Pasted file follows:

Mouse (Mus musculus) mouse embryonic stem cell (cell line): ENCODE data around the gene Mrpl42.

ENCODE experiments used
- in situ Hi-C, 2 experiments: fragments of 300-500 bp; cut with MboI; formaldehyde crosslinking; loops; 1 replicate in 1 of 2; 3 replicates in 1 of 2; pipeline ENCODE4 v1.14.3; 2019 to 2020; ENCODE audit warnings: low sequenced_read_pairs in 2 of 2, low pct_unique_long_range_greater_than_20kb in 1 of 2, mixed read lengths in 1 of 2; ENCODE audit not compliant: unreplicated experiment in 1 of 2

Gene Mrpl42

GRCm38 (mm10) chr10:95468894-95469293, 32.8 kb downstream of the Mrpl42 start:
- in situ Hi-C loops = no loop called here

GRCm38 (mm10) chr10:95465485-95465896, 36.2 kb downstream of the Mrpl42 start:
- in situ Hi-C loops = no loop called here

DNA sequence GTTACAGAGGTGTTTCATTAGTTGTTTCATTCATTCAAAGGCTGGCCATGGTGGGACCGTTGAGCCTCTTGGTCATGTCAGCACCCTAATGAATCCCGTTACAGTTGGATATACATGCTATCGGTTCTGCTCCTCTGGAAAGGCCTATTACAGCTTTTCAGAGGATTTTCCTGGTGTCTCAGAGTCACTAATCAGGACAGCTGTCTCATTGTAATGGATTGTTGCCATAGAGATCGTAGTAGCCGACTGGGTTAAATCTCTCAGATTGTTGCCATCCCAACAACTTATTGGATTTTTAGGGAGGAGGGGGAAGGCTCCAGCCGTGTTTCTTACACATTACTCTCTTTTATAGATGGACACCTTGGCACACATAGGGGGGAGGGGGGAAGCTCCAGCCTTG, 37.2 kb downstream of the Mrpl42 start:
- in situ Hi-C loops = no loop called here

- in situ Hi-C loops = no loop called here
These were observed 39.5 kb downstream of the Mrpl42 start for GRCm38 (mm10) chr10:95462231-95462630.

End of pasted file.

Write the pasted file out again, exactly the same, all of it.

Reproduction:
Mouse (Mus musculus) mouse embryonic stem cell (cell line): ENCODE data around the gene Mrpl42.

ENCODE experiments used
- in situ Hi-C, 2 experiments: fragments of 300-500 bp; cut with MboI; formaldehyde crosslinking; loops; 1 replicate in 1 of 2; 3 replicates in 1 of 2; pipeline ENCODE4 v1.14.3; 2019 to 2020; ENCODE audit warnings: low sequenced_read_pairs in 2 of 2, low pct_unique_long_range_greater_than_20kb in 1 of 2, mixed read lengths in 1 of 2; ENCODE audit not compliant: unreplicated experiment in 1 of 2

Gene Mrpl42

GRCm38 (mm10) chr10:95468894-95469293, 32.8 kb downstream of the Mrpl42 start:
- in situ Hi-C loops = no loop called here

GRCm38 (mm10) chr10:95465485-95465896, 36.2 kb downstream of the Mrpl42 start:
- in situ Hi-C loops = no loop called here

DNA sequence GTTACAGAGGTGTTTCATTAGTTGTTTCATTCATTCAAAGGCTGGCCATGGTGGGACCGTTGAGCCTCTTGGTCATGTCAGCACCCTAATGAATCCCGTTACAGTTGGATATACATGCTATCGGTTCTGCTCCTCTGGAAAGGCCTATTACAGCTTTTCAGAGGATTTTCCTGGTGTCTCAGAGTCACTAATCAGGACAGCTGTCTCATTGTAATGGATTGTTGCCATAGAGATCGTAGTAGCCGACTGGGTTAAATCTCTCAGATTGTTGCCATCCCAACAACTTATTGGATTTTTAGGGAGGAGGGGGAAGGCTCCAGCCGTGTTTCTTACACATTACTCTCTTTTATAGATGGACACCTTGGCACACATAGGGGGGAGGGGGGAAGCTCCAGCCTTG, 37.2 kb downstream of the Mrpl42 start:
- in situ Hi-C loops = no loop called here

- in situ Hi-C loops = no loop called here
These were observed 39.5 kb downstream of the Mrpl42 start for GRCm38 (mm10) chr10:95462231-95462630.